Recently, a colleague sent me a new report published in the journal Fertility and Sterility, which is the professional journal of the American Society of Reproductive Medicine. The report is a retrospective cohort study on all assisted reproductive technology cycles reported to the Society for Assisted Reproductive Technology via their Clinic Outcome Reporting Systems.  Data was gathered on embryo transfers done to U.S. gestational surrogates from 2014 to 2020 and compared surrogacy between surrogates and commissioning parents in both domestic and international arrangements.

First, it struck me as strange, that the report referred to the patients who were in fact the intended parents. Seems to me the surrogate mother and by extension, the baby(s) she carried would be the patient. But this is just another example of diminishing the mother-child dyad and centering the moneyed interests as the focus of the report.

The actual results were striking too, in reporting not only the rise in international purchasing parents using American women, but also who these people are who are hiring American women.

Of 40,177 embryos transferred during 2014 to 2020, 32% of these arrangements were foreign contracts. In 2014, the figure was 22%. In 2019, it was 39.8%. And then in 2020, the figure decreased to 31.8%, which was probably due, in part, to the Covid travel bans.  The profile of the international intended parent(s):

  • More likely to be a male (41.3%) and over 42 years of age
  • Largely from China (41.7%) then France (9.2%) and Spain (8.5%)
  • International parent(s) chose young Hispanic women as surrogates at a higher rate
  • U.S. gestational carriers for international arrangements were younger than 30 years (42.8%)
  • Cycles for international arrangements more often used donor eggs (67.1%)
  • More often used intracytoplasmic sperm injection (67.1%)
  • Preimplantation genetic testing used (79.0%)

As many countries prohibit surrogacy, these restrictive (and good) laws only encourage the explosion in Big Fertility here in the U.S. I can see all sorts of ethical and legal risks in the role the U.S. plays in the international reproductive tourism landscape. First, it should be a red flag that many of these arrangements are with single men.  My pedophile, baby trafficking radar is on high alert.  Second, the high percentage of Chinese nationals hiring women to buy a baby that has the bonus of U.S. citizenship, what is commonly referred to as “anchor babies.”  As we fight for the abolition of the baby trade, we would do well to close our borders to these international nefarious arrangements that exploit women at home. What a big dent we could make in the multi-billion-dollar baby markets if we just closed our borders. Seems like something our State Department should investigate.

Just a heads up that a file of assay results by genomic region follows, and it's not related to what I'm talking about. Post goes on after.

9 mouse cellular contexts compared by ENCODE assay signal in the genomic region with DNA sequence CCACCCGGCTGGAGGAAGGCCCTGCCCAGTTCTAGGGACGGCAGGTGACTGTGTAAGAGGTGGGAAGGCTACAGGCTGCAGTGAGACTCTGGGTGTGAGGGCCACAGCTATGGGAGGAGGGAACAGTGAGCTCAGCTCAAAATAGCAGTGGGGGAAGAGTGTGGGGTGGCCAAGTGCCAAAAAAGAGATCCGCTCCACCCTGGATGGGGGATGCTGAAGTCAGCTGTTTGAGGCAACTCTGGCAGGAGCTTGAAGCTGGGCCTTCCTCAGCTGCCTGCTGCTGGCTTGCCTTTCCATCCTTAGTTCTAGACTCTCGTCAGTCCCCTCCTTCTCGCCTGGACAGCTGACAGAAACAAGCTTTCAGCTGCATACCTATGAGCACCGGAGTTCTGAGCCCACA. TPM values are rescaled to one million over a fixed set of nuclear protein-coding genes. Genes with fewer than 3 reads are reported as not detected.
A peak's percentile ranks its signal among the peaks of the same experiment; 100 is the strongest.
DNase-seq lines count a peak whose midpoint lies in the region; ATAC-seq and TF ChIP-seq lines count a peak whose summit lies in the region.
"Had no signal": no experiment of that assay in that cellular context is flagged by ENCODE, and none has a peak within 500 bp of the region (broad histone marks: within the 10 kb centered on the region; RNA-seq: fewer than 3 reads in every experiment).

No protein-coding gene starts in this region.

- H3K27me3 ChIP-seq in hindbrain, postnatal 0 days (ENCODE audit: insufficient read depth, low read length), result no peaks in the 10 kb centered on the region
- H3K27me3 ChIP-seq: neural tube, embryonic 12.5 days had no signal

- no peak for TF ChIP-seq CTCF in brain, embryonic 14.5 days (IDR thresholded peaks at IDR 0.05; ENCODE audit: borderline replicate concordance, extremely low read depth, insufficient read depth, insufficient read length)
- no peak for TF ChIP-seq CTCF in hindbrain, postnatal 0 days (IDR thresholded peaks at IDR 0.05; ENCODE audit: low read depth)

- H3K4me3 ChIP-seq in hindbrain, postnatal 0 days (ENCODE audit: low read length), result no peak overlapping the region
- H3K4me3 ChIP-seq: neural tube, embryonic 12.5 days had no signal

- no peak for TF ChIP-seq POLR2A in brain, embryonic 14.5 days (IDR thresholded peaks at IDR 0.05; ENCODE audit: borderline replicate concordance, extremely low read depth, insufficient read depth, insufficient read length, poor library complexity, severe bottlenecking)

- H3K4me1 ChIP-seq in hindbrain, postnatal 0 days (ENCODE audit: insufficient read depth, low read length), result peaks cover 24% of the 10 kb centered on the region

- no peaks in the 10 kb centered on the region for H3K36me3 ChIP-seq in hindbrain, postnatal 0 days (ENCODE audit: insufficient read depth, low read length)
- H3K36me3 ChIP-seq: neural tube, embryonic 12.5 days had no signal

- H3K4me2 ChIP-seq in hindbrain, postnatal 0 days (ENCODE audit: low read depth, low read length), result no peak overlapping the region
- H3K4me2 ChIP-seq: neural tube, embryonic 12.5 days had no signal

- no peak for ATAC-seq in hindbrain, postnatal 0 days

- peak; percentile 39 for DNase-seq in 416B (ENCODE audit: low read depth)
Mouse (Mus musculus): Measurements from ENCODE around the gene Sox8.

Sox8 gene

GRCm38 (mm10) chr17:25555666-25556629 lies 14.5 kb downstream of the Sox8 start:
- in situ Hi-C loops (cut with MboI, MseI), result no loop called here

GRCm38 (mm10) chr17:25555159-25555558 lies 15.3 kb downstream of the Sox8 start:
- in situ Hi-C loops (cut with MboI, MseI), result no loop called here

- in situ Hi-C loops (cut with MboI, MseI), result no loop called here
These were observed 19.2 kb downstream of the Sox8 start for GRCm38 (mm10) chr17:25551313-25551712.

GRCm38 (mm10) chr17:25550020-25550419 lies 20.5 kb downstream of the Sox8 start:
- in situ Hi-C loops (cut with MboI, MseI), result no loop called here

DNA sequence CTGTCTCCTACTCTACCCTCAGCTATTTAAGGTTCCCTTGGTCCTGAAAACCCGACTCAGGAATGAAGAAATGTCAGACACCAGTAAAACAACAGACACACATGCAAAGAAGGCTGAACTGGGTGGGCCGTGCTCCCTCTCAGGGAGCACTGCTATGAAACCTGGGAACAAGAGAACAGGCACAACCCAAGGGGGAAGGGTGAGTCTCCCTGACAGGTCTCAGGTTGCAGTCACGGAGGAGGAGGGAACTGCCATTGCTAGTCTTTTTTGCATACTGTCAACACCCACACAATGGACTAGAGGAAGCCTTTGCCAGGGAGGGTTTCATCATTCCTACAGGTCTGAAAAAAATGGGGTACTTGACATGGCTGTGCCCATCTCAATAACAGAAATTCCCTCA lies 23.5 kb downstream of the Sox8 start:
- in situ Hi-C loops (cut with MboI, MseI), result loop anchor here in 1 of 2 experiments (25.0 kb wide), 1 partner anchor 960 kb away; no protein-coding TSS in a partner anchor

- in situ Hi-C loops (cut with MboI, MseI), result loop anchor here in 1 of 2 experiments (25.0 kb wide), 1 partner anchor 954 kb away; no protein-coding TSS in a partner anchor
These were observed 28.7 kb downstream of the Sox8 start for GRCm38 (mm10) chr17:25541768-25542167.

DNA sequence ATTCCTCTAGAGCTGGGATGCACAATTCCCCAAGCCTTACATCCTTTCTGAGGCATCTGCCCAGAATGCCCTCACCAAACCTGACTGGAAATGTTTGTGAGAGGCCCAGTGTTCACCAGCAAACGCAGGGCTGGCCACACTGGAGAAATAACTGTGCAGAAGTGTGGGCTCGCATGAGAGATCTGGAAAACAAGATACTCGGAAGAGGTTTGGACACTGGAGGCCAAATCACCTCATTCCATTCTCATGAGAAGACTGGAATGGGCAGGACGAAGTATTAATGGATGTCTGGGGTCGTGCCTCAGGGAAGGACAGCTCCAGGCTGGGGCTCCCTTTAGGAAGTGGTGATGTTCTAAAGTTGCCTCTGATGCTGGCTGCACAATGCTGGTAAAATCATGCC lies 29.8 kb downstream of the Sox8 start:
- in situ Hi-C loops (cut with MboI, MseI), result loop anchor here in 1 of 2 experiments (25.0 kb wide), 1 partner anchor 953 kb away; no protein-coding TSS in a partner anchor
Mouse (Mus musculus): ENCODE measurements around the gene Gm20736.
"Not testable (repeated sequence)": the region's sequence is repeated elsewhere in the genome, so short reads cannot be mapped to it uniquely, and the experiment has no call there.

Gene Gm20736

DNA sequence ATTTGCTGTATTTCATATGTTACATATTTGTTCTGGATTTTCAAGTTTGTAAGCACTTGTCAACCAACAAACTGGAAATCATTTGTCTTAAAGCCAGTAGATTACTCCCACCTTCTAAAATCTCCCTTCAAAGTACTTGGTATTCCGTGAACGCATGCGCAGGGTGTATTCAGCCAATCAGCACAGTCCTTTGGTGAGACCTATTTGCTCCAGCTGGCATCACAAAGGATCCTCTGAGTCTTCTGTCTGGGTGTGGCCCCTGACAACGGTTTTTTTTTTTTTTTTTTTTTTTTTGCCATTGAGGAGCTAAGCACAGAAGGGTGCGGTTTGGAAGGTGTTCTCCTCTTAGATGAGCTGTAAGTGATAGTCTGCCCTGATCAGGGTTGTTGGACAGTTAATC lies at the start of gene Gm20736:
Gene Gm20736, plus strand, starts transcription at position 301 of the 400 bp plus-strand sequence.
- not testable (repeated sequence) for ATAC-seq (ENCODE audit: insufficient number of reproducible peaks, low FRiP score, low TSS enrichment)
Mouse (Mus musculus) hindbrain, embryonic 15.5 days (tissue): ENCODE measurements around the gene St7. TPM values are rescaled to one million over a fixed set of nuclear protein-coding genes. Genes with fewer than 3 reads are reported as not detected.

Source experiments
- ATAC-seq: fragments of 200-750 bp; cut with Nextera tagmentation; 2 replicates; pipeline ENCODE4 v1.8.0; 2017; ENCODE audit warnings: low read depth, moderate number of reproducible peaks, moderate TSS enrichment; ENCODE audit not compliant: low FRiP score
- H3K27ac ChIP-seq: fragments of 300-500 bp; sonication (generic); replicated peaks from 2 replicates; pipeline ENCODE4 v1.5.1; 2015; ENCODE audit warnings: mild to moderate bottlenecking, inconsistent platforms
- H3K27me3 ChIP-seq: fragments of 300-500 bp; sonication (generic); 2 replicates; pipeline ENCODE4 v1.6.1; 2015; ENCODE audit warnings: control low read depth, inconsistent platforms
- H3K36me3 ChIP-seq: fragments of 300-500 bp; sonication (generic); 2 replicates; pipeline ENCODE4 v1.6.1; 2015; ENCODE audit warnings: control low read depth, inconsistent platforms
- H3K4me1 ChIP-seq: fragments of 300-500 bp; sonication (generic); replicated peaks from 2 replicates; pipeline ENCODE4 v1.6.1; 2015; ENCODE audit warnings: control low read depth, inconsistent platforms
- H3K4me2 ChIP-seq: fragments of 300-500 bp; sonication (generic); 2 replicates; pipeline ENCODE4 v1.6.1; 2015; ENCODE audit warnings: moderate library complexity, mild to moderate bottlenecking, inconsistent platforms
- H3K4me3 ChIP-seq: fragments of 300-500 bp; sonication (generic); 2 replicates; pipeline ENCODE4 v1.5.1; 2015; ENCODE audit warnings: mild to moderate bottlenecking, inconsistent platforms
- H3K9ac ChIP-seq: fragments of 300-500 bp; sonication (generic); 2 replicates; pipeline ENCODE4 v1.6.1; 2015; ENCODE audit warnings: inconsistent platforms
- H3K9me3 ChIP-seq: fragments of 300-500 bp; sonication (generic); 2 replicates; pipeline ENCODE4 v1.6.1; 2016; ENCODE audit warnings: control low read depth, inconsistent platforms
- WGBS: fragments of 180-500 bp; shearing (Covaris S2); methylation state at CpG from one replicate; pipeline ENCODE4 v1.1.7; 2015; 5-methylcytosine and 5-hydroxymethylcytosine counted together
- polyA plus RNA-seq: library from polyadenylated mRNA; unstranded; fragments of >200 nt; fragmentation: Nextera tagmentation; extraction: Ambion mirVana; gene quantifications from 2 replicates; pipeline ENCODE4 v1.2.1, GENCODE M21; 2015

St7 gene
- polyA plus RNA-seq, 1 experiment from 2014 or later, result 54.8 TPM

From Fertility and Sterility Vol 121 No 4

Author Profile

Jennifer Lahl, CBC Founder
Jennifer Lahl, CBC Founder
Jennifer Lahl, MA, BSN, RN, is founder and president of The Center for Bioethics and Culture Network. Lahl couples her 25 years of experience as a pediatric critical care nurse, a hospital administrator, and a senior-level nursing manager with a deep passion to speak for those who have no voice. Lahl’s writings have appeared in various publications including Cambridge University Press, the San Francisco Chronicle, the Dallas Morning News, and the American Journal of Bioethics. As a field expert, she is routinely interviewed on radio and television including ABC, CBS, PBS, and NPR. She is also called upon to speak alongside lawmakers and members of the scientific community, even being invited to speak to members of the European Parliament in Brussels to address issues of egg trafficking; she has three times addressed the United Nations during the Commission on the Status of Women on egg and womb trafficking.